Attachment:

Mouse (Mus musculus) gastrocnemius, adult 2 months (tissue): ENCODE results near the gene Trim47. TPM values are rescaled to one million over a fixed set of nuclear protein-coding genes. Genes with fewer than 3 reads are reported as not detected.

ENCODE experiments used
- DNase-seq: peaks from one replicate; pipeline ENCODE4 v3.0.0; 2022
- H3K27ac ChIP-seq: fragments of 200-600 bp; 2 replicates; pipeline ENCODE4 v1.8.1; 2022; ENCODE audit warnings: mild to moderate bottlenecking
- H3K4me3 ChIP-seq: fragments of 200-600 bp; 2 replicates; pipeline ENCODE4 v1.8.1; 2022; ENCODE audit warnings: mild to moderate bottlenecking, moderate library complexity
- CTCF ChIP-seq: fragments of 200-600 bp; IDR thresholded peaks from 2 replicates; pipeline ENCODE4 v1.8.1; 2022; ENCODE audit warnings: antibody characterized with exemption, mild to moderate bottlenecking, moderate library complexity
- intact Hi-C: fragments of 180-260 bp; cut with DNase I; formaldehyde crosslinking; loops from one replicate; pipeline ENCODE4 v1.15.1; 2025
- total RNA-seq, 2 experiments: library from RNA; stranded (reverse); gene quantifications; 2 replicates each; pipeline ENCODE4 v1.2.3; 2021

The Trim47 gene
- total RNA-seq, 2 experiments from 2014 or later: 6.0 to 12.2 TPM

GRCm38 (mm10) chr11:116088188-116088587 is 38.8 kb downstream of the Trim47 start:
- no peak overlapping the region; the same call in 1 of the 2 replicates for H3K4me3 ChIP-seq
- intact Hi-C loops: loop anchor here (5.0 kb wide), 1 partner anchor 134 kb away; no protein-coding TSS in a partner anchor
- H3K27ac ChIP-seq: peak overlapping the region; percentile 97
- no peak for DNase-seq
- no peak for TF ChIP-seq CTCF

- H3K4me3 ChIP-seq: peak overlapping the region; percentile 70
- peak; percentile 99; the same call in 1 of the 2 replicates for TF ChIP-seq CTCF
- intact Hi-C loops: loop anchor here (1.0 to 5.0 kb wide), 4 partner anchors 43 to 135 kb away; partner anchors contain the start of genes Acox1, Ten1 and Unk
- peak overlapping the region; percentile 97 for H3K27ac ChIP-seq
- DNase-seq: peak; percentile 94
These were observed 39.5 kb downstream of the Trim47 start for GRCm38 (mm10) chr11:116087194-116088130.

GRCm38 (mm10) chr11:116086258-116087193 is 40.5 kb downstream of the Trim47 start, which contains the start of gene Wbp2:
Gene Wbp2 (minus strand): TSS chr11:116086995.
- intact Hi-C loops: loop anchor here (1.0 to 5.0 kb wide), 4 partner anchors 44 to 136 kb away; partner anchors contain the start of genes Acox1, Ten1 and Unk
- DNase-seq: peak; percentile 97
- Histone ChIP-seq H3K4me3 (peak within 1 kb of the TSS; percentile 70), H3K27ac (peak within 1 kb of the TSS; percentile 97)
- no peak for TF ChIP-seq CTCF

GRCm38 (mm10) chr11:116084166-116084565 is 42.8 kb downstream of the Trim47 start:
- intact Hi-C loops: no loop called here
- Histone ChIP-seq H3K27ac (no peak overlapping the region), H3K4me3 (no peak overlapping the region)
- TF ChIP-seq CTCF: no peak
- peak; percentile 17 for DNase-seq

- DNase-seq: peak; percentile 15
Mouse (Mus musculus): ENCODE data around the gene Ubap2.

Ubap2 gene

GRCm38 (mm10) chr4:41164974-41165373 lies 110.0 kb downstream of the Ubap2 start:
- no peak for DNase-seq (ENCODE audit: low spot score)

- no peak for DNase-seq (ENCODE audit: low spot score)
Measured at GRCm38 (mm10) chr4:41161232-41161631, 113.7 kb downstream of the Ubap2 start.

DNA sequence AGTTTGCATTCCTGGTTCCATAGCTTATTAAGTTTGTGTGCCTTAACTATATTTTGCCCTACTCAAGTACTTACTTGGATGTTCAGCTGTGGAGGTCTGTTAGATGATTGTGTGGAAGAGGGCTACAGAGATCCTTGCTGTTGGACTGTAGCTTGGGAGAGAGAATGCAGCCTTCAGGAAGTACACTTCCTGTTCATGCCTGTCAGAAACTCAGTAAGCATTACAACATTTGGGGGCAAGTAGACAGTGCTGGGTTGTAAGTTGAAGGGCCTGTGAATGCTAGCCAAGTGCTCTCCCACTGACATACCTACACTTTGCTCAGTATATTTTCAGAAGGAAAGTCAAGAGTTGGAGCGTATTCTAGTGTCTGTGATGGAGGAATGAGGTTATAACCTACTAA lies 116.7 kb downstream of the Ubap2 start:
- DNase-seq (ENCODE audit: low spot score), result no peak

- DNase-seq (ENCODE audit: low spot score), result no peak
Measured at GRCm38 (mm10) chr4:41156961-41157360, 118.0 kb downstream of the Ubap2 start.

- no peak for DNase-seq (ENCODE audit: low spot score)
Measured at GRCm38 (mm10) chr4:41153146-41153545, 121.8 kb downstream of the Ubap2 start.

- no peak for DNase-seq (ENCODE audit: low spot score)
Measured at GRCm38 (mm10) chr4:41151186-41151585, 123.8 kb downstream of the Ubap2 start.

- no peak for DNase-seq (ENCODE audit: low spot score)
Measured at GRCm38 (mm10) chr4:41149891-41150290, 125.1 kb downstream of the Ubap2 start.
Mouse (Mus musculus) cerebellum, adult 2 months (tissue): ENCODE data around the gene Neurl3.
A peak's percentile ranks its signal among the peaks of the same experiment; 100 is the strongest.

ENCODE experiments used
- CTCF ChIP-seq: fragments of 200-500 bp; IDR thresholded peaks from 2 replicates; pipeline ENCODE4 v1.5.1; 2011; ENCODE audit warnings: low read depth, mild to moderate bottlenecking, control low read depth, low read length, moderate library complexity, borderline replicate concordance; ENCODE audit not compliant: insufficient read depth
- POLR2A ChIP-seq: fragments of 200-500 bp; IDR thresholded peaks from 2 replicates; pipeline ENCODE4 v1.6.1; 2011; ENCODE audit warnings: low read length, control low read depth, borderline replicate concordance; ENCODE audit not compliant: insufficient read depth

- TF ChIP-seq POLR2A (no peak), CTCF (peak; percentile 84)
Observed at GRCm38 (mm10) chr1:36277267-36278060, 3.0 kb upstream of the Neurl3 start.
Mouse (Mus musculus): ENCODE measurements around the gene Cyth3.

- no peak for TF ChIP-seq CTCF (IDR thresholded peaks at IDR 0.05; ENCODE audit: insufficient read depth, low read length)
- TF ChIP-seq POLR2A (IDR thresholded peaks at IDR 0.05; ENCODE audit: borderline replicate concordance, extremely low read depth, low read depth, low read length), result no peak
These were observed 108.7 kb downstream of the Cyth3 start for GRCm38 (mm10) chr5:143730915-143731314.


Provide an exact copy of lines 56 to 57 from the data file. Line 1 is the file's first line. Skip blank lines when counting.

- TF ChIP-seq POLR2A (no peak), CTCF (peak; percentile 84)
Observed at GRCm38 (mm10) chr1:36277267-36278060, 3.0 kb upstream of the Neurl3 start.